According to Kabul police early Monday, the professors were in a vehicle just outside the university when they were stopped and seized. An Afghan colleague and a driver were with them but they were not abducted, police said. Police said no group has made contact demanding ransom or claiming responsibility. Officials at the foreign and education ministries could not be reached early Monday morning. There has been no immediate comment from the U.S. Embassy.
The State Department said that it was aware of kidnapping reports but that "due to privacy considerations, we have no information to offer," Voice of America reported.
The abductions came three days after a group of Western tourists, including three Americans, was attacked by Taliban fighters while driving in a convoy across rural western Afghanistan. Five of the visitors were injured but all were safely evacuated to nearby Herat. A Taliban spokesman said they were targeted as “foreign occupiers.”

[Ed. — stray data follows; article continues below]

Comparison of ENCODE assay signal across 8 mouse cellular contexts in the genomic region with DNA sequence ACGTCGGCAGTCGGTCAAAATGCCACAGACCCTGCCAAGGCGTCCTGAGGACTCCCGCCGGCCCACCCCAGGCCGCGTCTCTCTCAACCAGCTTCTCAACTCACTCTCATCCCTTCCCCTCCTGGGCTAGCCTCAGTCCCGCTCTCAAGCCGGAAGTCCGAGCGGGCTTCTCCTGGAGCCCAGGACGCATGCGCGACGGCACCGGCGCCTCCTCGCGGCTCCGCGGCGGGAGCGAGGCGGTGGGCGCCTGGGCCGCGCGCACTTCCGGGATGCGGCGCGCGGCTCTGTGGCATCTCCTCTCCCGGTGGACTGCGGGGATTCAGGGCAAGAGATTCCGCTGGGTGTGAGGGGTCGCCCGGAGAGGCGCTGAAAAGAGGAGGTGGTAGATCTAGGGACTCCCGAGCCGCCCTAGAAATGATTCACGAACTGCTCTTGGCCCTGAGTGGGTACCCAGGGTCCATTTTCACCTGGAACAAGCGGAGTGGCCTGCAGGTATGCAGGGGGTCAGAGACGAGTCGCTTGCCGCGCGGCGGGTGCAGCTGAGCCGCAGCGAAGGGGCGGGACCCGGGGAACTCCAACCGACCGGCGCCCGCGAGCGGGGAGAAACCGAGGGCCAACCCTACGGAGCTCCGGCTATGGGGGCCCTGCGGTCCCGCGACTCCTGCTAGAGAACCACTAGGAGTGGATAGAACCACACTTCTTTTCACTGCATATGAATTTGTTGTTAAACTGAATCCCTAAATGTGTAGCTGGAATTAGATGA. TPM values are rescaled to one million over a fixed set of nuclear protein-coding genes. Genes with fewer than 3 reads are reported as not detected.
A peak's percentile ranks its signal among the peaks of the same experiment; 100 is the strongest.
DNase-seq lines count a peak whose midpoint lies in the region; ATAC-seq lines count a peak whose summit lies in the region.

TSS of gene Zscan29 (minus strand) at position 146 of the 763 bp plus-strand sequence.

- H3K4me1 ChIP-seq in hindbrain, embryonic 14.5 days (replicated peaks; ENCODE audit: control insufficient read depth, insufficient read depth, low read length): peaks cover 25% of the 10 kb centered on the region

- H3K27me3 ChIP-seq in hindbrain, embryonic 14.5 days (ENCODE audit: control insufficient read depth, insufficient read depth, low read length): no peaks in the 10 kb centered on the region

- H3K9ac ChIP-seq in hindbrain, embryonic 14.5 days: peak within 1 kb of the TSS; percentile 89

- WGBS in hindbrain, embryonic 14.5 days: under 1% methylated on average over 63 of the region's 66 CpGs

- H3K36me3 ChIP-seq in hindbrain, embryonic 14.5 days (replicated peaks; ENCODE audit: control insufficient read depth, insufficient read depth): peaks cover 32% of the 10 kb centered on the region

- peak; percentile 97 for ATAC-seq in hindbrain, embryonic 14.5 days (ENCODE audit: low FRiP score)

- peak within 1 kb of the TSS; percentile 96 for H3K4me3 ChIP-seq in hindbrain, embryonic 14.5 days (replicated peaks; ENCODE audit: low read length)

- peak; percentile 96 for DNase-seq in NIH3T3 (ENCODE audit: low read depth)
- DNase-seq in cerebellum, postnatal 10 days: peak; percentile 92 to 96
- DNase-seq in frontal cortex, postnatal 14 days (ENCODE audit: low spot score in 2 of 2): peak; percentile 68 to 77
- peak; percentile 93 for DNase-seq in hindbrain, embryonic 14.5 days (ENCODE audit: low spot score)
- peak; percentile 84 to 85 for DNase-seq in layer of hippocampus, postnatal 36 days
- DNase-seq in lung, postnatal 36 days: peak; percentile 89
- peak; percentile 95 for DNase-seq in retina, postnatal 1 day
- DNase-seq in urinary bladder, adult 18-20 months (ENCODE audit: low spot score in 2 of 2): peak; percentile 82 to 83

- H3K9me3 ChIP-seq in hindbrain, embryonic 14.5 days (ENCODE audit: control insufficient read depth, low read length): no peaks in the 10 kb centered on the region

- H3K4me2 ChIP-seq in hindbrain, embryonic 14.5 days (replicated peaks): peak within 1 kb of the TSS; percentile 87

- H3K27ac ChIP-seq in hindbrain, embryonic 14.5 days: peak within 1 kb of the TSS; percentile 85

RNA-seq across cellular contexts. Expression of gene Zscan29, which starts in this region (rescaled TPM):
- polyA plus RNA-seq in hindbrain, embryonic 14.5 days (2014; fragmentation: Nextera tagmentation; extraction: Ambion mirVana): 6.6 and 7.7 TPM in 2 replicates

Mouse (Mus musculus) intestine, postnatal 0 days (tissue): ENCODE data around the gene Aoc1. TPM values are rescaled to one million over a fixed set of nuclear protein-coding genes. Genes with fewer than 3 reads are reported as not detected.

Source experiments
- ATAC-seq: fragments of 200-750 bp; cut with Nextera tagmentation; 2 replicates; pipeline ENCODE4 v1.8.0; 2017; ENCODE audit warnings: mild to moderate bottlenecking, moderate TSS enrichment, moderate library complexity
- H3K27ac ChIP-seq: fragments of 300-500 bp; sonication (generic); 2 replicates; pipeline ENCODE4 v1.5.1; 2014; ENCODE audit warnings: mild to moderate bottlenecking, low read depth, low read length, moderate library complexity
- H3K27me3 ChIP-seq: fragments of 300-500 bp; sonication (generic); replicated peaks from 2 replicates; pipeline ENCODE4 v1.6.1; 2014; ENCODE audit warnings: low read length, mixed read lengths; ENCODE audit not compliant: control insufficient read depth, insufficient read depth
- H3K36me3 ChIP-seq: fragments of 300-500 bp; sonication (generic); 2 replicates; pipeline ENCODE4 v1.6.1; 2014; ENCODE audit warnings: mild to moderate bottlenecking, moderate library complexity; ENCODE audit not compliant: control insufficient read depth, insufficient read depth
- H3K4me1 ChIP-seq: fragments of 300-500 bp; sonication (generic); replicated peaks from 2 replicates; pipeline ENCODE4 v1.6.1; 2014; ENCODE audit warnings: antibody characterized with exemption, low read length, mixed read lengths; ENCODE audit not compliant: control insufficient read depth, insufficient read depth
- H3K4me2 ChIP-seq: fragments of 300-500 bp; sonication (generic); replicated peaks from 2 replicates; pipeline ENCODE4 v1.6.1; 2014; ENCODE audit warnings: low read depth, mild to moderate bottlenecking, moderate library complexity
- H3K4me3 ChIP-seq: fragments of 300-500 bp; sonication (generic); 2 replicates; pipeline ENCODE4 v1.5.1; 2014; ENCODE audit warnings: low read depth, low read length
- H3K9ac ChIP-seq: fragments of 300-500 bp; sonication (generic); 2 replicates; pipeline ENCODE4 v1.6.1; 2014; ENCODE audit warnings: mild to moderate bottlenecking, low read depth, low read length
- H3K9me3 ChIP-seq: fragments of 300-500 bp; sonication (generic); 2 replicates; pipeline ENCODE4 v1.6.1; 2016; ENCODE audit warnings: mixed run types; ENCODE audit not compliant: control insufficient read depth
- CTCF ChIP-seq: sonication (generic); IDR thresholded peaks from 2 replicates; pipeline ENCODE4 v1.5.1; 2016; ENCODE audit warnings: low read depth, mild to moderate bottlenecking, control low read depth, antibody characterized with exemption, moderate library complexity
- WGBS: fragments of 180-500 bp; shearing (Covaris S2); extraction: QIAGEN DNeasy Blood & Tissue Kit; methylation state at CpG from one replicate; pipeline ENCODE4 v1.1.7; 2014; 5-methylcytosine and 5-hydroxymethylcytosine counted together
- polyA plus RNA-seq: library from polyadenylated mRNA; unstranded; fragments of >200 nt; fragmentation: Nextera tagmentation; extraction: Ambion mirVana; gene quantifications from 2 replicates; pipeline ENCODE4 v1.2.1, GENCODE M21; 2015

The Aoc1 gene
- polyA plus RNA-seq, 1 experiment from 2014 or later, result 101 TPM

The same day, seven Pakistani civilians were taken hostage by Taliban fighters in eastern Logar province after their helicopter crash-landed. They are still in Taliban hands, and Afghan and U.S. officials have told Pakistan they will try to help rescue them.
In the Kabul incident, it was not known who carried out the kidnappings, and the Taliban have not claimed responsibility. Kabul is plagued by organized criminal gangs that stage kidnappings for ransom, both of wealthy Afghans and foreign visitors, and sometimes turn them over to the Taliban.
Dozens of international aid workers, construction contractors and other foreigners have been abducted by Taliban insurgents in the past decade. Some have been killed but most have been recovered.